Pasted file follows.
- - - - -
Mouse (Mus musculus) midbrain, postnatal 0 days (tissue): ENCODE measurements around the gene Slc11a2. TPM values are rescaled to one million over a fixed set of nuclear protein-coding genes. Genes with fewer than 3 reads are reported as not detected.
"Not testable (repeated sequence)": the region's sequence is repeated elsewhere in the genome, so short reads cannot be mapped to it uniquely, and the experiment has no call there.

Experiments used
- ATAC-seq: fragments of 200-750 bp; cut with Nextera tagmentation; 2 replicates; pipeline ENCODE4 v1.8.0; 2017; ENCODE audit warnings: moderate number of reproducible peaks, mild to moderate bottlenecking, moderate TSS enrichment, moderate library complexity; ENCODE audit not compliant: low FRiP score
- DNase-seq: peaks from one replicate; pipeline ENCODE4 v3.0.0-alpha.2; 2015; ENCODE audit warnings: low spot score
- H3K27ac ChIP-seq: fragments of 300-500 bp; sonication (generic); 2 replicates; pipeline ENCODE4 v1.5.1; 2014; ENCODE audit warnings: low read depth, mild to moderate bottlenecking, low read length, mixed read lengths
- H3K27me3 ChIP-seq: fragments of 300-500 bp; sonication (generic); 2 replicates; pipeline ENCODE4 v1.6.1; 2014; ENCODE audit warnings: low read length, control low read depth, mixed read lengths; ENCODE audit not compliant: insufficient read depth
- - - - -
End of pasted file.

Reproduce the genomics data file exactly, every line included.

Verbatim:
Mouse (Mus musculus) midbrain, postnatal 0 days (tissue): ENCODE measurements around the gene Slc11a2. TPM values are rescaled to one million over a fixed set of nuclear protein-coding genes. Genes with fewer than 3 reads are reported as not detected.
"Not testable (repeated sequence)": the region's sequence is repeated elsewhere in the genome, so short reads cannot be mapped to it uniquely, and the experiment has no call there.

Experiments used
- ATAC-seq: fragments of 200-750 bp; cut with Nextera tagmentation; 2 replicates; pipeline ENCODE4 v1.8.0; 2017; ENCODE audit warnings: moderate number of reproducible peaks, mild to moderate bottlenecking, moderate TSS enrichment, moderate library complexity; ENCODE audit not compliant: low FRiP score
- DNase-seq: peaks from one replicate; pipeline ENCODE4 v3.0.0-alpha.2; 2015; ENCODE audit warnings: low spot score
- H3K27ac ChIP-seq: fragments of 300-500 bp; sonication (generic); 2 replicates; pipeline ENCODE4 v1.5.1; 2014; ENCODE audit warnings: low read depth, mild to moderate bottlenecking, low read length, mixed read lengths
- H3K27me3 ChIP-seq: fragments of 300-500 bp; sonication (generic); 2 replicates; pipeline ENCODE4 v1.6.1; 2014; ENCODE audit warnings: low read length, control low read depth, mixed read lengths; ENCODE audit not compliant: insufficient read depth